|In 1914 the Paine House still retained much of its integrity -- photo NYPL Collection
In the years following the Revolutionary War Greenwich Village was still an isolated, rural community surrounded by country estates and meadows. Herring Street ran roughly east and west, dotted with mostly modest homes and small commercial buildings like groceries and dry goods shops.
While villagers carried on their quiet existence, Thomas Paine was enjoying the rewards of his work and writing. The State of Pennsylvania gave him $2500 for “expenses,” New Jersey gave him a home in Bordentown and New York presented him with a farm at New Rochelle. He lived most of the time in Philadelphia, enjoying the life of a refined gentleman. But Paine’s own outspoken writings would change his life.
In 1787 he sailed for Havre to exhibit his model of an iron bridge to the French Academy of Science. Paris was on the brink of revolution and Paine made his opinions known—most notably concerning the royal execution.
“My having voted and spoken extensively, more so than any other member, against the execution of the King, had already fixed a mark upon me,” wrote Paine later. The inventor, rationalist and author realized he was in danger of arrest. “Pen and ink were then of no use to me. No good could be done by writing…My heart was in distress at the fate of my friends, and my harp was hung upon the weeping willows.”
While expecting to be taken away to the guillotine, Paine wrote the first part of The Age of Reason, a work that would prompt his anti-Christian reputation. Six hours after he finished the book he was arrested. When he was finally released from prison in 1802, he was sick and old.
Paine sailed to New York, moving into a wooden house on Herring Street owned by a couple known only as Mr. and Mrs. Ryder. The modest two-and-a-half story home was one of only three on the block between Columbia Street (later named Grove Street) and Reason Street which was named in honor of Paine’s The Age of Reason (it would later be bastardized to Raisin Street in 1827 and subsequently renamed Barrow Street).
The Ryders had another boarder, a French woman named Madame Marguerite Bonneville and her two sons. Paine, now feeble and confused, rarely left the modest frame house. Samuel J. Willis remembered decades later “I almost daily passed the house on Herring street where Thomas Paine resided, and frequently, in fair weather, saw him sitting at the south window of the first story room of that house—the sash was raised, a small table or stand was placed before him, with an open book placed upon it which he appeared to be reading. He had his spectacles on, his left elbow rested upon the table or stand, and his chin rested between the thumb and fingers of his hand; his right hand lay upon his book, and a decanter, containing liquor of the color of rum or brandy, was standing next to his book and beyond it.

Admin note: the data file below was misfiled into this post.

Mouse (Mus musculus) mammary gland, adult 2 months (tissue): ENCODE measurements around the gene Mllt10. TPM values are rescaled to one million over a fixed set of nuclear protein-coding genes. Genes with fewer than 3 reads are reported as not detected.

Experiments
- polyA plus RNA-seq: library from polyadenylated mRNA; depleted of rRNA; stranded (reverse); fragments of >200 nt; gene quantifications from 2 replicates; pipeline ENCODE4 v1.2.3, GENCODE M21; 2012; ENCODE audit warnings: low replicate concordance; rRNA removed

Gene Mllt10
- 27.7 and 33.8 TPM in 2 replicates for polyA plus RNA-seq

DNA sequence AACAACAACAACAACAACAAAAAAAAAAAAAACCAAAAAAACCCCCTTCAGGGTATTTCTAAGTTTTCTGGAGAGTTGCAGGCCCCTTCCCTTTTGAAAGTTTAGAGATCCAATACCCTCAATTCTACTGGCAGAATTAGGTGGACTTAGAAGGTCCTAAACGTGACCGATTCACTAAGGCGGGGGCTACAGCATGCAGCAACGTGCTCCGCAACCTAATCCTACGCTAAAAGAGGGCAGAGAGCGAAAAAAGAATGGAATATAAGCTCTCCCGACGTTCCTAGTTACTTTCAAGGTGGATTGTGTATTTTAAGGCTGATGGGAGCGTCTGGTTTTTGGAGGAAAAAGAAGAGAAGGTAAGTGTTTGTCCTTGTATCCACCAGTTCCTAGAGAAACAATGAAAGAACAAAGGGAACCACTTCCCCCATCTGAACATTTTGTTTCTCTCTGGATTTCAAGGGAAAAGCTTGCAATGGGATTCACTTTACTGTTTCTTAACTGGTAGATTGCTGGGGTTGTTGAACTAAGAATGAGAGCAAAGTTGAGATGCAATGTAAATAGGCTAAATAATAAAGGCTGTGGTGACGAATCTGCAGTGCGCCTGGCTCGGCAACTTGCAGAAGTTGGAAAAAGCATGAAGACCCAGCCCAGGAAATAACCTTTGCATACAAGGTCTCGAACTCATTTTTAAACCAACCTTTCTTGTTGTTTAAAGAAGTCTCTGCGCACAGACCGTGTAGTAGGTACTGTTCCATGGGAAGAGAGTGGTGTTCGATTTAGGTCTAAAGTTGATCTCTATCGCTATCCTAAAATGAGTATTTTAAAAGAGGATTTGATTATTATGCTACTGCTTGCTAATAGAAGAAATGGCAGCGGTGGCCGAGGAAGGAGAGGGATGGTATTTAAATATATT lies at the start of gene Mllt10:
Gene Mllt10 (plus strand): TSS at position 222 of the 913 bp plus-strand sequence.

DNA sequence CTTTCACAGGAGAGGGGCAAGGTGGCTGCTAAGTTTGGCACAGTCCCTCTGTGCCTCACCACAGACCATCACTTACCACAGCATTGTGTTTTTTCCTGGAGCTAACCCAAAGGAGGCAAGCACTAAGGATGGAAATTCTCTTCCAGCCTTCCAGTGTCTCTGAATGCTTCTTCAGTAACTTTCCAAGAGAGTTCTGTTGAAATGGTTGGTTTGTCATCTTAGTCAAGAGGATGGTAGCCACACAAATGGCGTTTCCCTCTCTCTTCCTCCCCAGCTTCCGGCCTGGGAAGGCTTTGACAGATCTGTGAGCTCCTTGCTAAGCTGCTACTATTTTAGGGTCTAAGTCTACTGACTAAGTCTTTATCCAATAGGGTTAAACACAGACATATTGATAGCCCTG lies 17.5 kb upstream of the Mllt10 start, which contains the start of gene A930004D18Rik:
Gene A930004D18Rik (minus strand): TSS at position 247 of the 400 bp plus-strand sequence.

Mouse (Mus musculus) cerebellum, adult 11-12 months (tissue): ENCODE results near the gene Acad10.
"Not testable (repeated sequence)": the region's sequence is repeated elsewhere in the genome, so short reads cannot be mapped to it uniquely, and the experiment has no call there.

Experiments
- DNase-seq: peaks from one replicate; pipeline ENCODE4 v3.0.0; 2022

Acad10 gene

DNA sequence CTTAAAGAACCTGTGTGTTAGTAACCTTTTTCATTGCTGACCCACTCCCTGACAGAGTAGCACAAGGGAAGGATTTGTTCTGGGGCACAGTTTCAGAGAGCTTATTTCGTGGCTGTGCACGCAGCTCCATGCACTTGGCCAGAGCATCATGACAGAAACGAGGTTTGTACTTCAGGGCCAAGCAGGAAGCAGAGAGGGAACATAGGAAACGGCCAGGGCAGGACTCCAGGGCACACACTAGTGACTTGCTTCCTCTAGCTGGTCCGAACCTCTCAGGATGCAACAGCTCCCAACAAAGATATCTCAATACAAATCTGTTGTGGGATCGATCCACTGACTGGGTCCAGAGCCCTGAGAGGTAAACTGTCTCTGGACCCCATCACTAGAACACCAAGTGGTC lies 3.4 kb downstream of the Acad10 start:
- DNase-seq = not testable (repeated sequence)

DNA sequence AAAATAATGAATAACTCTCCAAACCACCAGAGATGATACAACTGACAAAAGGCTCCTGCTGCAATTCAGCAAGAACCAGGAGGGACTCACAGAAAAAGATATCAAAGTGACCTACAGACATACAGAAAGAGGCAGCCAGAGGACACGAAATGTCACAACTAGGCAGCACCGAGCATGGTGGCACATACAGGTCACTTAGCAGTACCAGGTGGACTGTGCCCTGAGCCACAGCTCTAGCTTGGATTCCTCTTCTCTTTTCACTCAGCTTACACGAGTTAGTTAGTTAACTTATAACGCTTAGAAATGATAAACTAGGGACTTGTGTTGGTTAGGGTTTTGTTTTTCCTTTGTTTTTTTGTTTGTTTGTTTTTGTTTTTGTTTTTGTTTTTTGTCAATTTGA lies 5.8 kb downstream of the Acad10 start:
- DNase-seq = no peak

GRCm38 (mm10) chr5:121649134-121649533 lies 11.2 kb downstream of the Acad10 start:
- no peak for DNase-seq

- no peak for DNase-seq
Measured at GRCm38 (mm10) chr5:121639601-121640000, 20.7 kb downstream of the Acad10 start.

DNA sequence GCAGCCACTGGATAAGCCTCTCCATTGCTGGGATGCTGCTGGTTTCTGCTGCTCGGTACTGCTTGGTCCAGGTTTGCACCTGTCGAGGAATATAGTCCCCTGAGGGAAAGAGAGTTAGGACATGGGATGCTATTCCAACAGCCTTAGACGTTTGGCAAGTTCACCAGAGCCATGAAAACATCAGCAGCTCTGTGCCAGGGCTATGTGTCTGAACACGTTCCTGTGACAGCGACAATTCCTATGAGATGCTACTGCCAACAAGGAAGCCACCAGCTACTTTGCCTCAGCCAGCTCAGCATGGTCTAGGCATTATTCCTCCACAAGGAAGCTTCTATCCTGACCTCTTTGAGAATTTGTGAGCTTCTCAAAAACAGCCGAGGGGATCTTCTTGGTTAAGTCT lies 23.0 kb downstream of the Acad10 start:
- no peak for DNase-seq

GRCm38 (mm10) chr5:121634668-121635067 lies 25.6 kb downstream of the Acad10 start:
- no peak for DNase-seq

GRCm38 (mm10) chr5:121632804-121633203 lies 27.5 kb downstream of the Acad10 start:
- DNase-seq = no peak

I never saw Thomas Paine at any other place or in any other position.”
Paine’s residency in the Herring Street house was not serene. He had become overly-sensitive to criticism and was alienated from most of his former friends. Bouts of apoplexy had left him an invalid and members of the clergy constantly attempted to gain access to the author in order to persuade him to recant his writings in The Age of Reason.
Cunningham Janvier later wrote “It was during Paine’s last days in the little house in Greenwich that two worthy divines, the Rev. Mr. Milledollar and the Rev. Mr. Cunningham, sought to bring him to a realising sense of the error of his ways. Their visitation was not a success. ‘Don’t let ‘em come here again,’ he said, curtly, to his housekeeper, Mrs. Hedden, when they had departed; and added: ‘They trouble me.’ Mrs. Hedden denied them admission—saying with a good deal of piety, and with even more common-sense: ‘If God does not change his mind, I’m sure no man can!’”
As Paine’s frailty increased, it became necessary to move him from the Ryder house. In his 1847 biography Thomas Paine, G. Vale noted “That, when Thomas Paine’s sickness increased on him, and boarding house attention was scarcely sufficient, Madame Bonneville took a small house for him, May, 1809, in Columbia street, and here she attended on him till his death.”